This is exactly what I discovered in the leading-following exercise I described above, just on a completely physical level.
Noticing the little stretches under the skin and allowing them to successively travel through the body makes me as the follower much more connected in my body and detailed in my awareness. I find it remarkable that this way of active waiting and detailed listening to the leading person is a way to feel my body as a whole, while sensing all different body parts elasticly connected. This physical communication has the chance to open and connect my body. And the same is true on the side of the leading person. The connection from center to the shoulder, through the arm into the touch should be elastic too. The connection might be a little more instant and less successively than in the followers body but not less detailed. Good communication can be a healing experience.
A few last thoughts: When we stretch the time in our following response the leading person has much more options to play with timing, especially acceleration and momentum. I find it amazing that detailed sensations in the skin under the touch can help a lot to find common momentum and build the base for all the lifting and highflying stuff in Contact Improvisation. That’s the direction I want to research in my 2-weeks Summer Intensive in July in Berlin.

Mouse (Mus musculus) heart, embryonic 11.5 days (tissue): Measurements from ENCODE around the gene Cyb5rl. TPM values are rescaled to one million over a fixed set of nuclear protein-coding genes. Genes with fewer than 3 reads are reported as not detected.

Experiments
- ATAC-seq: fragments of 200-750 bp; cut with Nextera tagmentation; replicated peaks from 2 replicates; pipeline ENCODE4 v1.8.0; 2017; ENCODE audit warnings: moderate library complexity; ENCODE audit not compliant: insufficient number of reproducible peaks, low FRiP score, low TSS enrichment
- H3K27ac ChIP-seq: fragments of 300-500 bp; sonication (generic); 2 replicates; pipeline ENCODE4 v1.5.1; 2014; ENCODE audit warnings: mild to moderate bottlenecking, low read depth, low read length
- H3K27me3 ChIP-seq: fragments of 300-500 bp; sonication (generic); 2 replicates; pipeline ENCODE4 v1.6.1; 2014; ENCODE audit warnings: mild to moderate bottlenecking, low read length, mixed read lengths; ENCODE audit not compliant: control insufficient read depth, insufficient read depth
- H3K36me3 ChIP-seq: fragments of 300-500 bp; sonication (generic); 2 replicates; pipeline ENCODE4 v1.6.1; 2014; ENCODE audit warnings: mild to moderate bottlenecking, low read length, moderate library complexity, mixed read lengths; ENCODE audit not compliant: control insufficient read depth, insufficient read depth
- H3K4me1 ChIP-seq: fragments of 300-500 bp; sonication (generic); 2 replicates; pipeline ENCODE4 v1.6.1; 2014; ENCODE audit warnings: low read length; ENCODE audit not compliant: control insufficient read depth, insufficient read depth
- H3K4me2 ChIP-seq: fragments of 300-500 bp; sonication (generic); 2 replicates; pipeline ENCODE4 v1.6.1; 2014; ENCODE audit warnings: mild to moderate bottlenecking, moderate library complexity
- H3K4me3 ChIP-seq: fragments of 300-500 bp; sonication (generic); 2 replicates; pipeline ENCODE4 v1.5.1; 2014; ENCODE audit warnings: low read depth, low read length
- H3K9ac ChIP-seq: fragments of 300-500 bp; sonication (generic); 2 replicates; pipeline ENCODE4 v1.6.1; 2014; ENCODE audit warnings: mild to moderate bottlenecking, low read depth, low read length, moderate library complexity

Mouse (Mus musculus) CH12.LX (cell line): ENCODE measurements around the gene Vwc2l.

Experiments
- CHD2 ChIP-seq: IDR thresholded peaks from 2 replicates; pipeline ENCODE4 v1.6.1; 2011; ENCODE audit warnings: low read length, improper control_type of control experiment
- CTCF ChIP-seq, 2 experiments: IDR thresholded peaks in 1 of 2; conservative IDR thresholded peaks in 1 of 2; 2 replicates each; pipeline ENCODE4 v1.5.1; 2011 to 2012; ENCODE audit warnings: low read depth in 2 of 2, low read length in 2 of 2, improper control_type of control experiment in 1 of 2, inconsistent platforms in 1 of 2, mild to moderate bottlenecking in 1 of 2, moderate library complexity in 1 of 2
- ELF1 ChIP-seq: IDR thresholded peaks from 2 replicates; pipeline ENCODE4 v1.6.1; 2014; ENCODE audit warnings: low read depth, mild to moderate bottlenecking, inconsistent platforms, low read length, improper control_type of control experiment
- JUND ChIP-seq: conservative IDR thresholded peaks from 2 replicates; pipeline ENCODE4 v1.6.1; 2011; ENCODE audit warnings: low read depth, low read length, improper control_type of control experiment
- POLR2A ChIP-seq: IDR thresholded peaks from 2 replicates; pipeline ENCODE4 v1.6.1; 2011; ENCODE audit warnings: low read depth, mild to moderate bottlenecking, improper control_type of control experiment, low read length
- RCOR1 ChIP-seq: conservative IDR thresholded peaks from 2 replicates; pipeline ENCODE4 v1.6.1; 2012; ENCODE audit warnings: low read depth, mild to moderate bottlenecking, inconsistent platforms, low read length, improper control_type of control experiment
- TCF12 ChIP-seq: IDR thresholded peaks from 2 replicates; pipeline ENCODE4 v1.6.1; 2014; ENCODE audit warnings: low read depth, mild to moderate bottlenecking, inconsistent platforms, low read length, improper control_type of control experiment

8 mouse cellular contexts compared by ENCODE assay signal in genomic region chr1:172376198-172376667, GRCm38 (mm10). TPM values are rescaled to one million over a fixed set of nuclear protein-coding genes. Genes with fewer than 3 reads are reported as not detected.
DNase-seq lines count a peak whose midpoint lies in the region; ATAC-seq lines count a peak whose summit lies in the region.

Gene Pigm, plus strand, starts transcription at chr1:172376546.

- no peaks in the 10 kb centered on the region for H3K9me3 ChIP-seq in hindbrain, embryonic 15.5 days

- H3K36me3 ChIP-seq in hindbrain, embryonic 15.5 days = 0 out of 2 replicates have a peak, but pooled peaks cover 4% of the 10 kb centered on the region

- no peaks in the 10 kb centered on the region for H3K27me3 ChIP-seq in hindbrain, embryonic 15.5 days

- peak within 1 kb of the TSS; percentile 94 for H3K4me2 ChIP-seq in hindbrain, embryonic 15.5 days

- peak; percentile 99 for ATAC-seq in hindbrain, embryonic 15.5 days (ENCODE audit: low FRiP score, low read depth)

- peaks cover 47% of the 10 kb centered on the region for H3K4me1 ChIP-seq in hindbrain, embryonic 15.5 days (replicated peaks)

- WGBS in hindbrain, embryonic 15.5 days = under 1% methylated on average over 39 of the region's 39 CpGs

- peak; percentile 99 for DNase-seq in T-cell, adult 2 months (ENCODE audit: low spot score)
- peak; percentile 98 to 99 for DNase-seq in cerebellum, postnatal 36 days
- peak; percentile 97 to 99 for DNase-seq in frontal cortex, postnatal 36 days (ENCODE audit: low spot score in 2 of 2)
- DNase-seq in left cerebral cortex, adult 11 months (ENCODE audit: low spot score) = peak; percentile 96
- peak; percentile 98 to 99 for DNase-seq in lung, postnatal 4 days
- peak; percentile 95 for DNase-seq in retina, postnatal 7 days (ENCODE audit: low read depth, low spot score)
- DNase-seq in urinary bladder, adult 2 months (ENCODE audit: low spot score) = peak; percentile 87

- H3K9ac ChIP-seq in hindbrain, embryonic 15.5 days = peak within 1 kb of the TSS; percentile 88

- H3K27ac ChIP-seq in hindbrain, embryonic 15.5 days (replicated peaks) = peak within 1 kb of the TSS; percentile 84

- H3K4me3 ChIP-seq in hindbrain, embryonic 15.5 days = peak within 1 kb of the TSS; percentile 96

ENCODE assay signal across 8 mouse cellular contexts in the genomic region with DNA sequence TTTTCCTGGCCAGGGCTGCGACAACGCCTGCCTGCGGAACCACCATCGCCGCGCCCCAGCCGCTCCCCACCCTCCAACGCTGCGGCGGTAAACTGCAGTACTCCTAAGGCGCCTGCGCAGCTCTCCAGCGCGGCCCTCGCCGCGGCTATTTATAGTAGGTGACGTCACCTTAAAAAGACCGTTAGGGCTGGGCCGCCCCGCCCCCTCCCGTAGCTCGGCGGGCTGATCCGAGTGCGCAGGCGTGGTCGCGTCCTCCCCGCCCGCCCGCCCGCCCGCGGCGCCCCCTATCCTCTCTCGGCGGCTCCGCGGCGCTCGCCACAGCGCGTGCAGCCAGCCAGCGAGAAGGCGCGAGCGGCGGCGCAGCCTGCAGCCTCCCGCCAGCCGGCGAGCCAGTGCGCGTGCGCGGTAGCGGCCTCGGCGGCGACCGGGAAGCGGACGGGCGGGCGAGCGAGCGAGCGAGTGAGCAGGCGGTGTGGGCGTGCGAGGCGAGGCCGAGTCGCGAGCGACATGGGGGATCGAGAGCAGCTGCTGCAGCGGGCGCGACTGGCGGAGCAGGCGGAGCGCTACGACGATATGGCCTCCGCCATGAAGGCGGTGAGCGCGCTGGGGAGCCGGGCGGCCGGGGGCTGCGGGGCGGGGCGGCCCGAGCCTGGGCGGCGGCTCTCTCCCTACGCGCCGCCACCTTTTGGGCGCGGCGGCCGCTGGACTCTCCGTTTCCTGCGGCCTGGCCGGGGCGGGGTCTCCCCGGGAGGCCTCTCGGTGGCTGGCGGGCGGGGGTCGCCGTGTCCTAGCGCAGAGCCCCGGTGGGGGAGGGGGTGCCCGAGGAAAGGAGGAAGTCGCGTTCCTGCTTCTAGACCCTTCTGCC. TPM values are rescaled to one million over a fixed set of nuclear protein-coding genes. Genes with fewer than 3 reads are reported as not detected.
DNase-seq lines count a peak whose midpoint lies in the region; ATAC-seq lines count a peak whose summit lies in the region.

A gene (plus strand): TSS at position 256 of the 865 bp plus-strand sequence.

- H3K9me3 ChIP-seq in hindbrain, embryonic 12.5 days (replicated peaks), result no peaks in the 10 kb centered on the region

I forgot to mention, that the rubber bands in and under the skin are part of the myo-fascia web, that connects all our body parts. The three dimensional web of rubber bands, sheets and bags wrap all body structures, each muscle fibre, blood vessel, all nerves and bones. It holds all the soft parts in place and suspends them into the bony structure of our skeleton. It is essential for coordinating the different muscles that have to work efficiently together and it is our biggest sensory organ. In a way it is no wonder that a touch that clearly connects to the fascia will make us feel as an intelligent communicative whole.